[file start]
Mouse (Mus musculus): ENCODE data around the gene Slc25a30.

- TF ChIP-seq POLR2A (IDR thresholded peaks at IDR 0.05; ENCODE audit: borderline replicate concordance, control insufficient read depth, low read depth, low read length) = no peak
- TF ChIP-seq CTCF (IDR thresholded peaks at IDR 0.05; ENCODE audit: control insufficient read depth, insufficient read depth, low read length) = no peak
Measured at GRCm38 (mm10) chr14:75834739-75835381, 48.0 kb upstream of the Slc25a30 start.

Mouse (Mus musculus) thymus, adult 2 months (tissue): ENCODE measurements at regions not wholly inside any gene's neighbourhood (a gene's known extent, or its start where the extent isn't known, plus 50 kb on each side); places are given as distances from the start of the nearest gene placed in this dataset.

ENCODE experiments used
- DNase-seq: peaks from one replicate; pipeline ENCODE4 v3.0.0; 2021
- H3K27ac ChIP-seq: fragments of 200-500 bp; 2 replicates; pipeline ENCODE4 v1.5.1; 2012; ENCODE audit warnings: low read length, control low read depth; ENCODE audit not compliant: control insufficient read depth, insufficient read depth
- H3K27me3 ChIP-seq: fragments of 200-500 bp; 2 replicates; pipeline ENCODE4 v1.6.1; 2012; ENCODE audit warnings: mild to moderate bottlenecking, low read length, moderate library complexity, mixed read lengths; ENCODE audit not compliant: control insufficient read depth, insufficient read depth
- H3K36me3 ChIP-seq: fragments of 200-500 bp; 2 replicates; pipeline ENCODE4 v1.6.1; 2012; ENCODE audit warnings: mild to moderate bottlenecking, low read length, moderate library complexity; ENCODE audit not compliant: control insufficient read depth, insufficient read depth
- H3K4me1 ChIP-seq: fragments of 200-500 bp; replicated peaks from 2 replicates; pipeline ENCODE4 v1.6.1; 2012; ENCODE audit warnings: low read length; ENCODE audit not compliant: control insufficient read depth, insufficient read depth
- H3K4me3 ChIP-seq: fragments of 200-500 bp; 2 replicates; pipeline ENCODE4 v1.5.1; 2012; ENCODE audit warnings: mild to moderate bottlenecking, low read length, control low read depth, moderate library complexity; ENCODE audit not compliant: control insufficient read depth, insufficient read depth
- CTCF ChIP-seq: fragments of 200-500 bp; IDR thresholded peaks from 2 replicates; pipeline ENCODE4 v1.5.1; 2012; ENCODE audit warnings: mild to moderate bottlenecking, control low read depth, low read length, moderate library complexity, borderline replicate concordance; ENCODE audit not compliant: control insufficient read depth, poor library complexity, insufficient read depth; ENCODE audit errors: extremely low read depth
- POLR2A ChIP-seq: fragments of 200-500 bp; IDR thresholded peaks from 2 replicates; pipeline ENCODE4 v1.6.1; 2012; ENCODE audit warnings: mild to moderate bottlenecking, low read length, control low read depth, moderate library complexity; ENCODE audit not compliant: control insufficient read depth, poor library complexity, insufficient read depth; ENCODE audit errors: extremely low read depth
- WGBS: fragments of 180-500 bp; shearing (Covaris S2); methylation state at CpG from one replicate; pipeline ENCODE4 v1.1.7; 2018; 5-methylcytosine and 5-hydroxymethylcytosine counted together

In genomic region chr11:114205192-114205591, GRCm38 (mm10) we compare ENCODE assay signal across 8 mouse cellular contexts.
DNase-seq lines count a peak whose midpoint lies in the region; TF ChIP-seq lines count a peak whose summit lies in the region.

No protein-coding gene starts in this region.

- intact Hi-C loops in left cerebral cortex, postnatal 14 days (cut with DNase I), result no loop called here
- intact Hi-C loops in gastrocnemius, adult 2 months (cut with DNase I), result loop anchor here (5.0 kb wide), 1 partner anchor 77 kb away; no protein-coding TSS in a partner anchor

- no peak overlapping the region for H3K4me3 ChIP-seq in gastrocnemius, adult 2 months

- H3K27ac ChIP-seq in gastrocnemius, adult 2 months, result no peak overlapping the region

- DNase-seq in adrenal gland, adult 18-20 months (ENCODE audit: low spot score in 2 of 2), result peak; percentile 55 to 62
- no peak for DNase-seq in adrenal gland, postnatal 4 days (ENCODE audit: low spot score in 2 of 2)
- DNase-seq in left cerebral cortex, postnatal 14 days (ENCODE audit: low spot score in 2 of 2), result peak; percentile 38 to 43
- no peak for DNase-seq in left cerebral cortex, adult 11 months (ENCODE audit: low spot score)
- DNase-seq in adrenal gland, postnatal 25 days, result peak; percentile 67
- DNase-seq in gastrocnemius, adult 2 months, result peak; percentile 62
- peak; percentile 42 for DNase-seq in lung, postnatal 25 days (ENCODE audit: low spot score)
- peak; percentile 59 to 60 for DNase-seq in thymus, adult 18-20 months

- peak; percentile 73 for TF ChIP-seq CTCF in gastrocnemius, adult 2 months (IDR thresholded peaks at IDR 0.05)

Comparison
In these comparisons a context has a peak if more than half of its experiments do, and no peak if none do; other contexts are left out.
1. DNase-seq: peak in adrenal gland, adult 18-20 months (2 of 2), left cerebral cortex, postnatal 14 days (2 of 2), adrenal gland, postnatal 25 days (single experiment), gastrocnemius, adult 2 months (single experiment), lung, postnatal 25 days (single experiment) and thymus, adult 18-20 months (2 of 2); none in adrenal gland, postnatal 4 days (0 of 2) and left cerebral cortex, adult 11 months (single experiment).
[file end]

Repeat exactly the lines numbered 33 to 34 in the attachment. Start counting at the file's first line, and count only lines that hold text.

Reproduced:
In these comparisons a context has a peak if more than half of its experiments do, and no peak if none do; other contexts are left out.
1. DNase-seq: peak in adrenal gland, adult 18-20 months (2 of 2), left cerebral cortex, postnatal 14 days (2 of 2), adrenal gland, postnatal 25 days (single experiment), gastrocnemius, adult 2 months (single experiment), lung, postnatal 25 days (single experiment) and thymus, adult 18-20 months (2 of 2); none in adrenal gland, postnatal 4 days (0 of 2) and left cerebral cortex, adult 11 months (single experiment).